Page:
Yesterday was a bad day. In fact, it’s been a pretty rubbish month and so I woke up this morning expecting another in a string of bad days.
I drove myself to Starbucks for a latte before school because I’m credit card debt free and I haven’t actually begun budgeting for 2015 yet. The latte was delicious and I arrived at school just in time to catch up with some teaching friends during break before my lesson. I led a Year 8 French listening assessment, which was relatively uneventful, and then during PSHE (Personal, Social and Health Education) we talked about the charity week that my Year 8 form will be hosting later this year. At the school that I work at each form throws a charity week in their classroom to raise money for the charity of their choice. The girls get really involved and excited and they do actually raise a considerable amount through their efforts. Through discussion (read: facilitated chaos) we chose the first week in May for our charity week and were discussing which charity to raise money for this year. As the RSPCA had recently sent us a thank you letter for the £137 we raised last year addressed to Ms Kimberly care of a school for girls beginning with Dear Sirs, the girls decided that they wanted their money to go elsewhere this year. Teenage Cancer Trust was nominated along with several other national charities. One girl raised her hand and said that loads of people raised money for big national charities and that it might be nice to raise money for a smaller charity that didn’t receive as many donations. The girls really liked the idea, but couldn’t think of any smaller charities to nominate Do you know any, miss? they asked.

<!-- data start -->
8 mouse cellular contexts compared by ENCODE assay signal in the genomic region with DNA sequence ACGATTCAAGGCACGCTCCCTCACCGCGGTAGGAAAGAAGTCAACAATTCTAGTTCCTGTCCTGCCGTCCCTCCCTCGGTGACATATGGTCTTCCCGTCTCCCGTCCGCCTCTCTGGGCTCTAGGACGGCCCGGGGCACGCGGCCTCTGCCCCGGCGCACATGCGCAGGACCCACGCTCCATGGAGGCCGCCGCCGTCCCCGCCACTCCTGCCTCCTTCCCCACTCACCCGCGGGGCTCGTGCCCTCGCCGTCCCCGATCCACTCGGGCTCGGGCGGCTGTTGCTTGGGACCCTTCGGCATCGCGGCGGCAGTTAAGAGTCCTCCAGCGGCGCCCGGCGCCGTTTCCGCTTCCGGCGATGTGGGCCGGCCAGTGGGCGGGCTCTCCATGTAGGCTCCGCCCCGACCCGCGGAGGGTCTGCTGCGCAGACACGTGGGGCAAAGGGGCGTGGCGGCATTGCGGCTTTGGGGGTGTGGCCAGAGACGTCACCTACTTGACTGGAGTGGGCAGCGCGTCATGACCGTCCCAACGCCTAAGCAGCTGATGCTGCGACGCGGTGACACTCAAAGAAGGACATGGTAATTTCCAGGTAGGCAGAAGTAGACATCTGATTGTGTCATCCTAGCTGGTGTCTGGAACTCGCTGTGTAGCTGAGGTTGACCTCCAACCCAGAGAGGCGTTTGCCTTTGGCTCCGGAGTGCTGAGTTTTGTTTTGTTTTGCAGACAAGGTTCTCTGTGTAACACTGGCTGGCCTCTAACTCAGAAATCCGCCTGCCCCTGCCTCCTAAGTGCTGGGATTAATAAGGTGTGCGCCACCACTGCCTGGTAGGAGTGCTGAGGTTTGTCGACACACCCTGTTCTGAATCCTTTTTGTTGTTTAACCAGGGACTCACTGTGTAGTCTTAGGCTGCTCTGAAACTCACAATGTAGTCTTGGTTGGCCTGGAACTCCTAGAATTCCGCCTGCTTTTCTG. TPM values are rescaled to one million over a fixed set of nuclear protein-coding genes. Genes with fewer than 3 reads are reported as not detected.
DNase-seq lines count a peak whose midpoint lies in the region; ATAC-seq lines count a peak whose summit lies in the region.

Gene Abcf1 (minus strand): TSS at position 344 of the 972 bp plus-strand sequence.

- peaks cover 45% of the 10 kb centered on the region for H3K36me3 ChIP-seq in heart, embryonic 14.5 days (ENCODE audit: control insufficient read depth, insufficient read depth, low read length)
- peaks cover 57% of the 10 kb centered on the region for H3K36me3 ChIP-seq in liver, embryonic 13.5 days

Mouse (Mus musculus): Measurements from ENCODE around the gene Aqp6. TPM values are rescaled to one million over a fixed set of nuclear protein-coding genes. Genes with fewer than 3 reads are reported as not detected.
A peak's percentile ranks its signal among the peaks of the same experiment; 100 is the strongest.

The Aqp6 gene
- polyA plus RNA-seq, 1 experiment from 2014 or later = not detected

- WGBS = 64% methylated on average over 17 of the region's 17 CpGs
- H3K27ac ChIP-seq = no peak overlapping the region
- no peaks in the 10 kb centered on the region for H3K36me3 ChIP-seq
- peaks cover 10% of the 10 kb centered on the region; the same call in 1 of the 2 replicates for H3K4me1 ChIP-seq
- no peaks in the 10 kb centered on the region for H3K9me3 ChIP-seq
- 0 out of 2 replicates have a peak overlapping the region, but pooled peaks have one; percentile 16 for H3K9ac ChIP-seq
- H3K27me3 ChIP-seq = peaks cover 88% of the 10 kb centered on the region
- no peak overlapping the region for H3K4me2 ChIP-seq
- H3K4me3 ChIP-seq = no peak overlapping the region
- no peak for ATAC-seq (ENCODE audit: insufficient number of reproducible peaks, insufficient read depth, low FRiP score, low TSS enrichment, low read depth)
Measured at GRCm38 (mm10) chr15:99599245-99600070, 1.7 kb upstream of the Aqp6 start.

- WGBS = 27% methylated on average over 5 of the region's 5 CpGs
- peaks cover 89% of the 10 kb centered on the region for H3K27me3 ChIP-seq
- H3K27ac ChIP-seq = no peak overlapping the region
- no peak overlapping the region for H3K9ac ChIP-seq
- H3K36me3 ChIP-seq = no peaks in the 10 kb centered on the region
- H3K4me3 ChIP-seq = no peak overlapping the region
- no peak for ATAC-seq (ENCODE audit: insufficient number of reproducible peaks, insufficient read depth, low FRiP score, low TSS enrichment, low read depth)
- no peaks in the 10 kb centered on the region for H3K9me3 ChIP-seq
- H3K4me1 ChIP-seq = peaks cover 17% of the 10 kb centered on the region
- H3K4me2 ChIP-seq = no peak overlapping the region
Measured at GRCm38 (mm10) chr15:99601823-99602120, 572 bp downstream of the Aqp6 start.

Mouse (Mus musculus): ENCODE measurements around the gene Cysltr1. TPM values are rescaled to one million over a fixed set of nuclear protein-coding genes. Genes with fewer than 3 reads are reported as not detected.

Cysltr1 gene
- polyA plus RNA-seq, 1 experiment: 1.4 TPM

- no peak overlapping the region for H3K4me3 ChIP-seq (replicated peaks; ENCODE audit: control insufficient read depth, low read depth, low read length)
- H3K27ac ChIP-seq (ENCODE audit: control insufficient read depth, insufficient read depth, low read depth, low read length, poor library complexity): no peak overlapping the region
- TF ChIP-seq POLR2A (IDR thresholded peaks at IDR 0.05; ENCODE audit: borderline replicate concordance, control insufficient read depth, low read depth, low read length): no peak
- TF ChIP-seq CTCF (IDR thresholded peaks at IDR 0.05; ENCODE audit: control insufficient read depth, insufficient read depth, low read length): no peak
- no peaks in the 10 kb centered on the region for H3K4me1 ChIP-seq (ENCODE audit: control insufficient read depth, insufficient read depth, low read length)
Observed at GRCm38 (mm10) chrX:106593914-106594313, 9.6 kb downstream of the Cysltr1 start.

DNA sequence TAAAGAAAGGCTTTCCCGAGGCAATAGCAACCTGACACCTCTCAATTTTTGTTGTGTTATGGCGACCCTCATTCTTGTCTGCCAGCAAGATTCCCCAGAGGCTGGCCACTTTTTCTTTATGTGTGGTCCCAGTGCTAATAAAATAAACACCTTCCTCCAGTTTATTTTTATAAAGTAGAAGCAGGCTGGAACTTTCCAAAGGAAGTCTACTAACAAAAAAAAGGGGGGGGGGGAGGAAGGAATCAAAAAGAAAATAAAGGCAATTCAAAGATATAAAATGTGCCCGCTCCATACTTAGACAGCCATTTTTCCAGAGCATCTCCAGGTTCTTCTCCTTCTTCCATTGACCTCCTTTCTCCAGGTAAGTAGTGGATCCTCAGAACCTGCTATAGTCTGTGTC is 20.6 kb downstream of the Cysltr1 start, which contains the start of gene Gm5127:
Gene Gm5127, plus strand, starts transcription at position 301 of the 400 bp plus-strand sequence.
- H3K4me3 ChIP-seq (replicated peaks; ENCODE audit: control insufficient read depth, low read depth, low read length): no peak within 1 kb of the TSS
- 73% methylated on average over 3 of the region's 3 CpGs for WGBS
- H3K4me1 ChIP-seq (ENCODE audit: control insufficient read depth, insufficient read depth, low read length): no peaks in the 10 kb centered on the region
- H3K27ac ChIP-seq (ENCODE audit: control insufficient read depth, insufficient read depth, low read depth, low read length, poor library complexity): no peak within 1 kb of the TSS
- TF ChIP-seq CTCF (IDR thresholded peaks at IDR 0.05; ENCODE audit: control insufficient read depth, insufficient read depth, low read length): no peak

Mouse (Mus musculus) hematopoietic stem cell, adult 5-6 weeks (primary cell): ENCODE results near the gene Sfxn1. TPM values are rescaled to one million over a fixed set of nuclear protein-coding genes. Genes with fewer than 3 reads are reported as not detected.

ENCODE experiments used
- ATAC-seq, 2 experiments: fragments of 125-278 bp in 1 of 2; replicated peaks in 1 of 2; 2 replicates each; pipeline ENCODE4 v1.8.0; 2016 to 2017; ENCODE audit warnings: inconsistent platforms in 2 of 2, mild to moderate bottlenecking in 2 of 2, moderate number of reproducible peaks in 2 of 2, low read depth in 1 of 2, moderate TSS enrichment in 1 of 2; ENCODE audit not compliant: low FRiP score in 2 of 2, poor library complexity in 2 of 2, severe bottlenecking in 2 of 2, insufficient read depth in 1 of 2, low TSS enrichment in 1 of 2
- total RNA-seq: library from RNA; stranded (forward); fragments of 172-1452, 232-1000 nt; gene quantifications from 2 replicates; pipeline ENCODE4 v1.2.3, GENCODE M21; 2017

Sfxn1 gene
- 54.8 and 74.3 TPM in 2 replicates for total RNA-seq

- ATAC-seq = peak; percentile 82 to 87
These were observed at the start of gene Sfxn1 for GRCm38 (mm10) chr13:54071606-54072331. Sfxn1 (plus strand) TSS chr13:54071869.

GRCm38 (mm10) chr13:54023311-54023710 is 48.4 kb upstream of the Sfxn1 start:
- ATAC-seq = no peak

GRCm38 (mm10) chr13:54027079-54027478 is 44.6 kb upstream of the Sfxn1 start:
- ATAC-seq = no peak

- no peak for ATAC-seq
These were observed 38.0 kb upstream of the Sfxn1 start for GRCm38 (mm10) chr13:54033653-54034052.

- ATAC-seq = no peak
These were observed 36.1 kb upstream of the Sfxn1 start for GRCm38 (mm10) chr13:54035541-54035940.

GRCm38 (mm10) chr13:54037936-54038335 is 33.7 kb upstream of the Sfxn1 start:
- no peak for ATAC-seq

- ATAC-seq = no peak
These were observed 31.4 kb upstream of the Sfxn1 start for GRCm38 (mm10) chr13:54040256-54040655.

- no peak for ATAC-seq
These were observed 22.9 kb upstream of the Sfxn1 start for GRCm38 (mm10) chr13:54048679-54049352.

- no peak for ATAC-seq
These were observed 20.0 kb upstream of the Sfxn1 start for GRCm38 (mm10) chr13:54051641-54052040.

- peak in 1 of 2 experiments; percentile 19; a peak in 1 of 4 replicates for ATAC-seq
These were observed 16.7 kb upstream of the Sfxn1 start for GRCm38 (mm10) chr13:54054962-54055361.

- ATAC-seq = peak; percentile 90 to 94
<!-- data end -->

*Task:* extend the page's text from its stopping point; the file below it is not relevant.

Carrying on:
I told them about a charity called Widowed and Young that had been really helpful to me since Terry died. It was the first time that I had said his name since I began teaching my form last year as I have always guarded my personal details closely at school. I said that it was for people who had been widowed under the age of 50, like I had. I told them that I had never heard of a 29 year old widow until I became one and when it happened to me I felt like the only person in the whole wide world who was capable of hurting in the way that I hurt. Then I found WAY and it put me in touch with others who could understand my pain and suddenly I didn’t feel so alone; I still felt sad but not so very, very alone like I did in the early days. The tears found their way down my cheeks as I explained what it was like to meet other people who knew the same kind of sadness that you did and how helpful it was to have those relationships. I mentioned that I had attended several events hosted by WAY in the previous few months and looked forward to attending more in the future because no one else I knew could understand my situation like fellow WAYers could. I mentioned local hospices and how many people who go into those hospices leave behind young widows just like me. Raising money for WAY could help them to provide support to others who lost their husbands or wives young.
Widowed and Young unanimously won my form’s vote for the charity that we will be raising money for this year, which made my heart burst with pride. When they found out that the logo was a swan, one of the girls announced that she’d been bitten by a swan last year, so it was probably meant to be. And so, having decided when to have our charity week and who the money would go to, we were then free to discuss the important details like what types of cupcakes we would need to bake to raise as much money as possible for young widowed teachers just like Ms Kimberly.
Today has been better than yesterday and I am grateful to finally have a good day in 2015. With such an amazing charity week planned in May – and a fair few WAY events to attend – I am hopeful that this will be the first of many.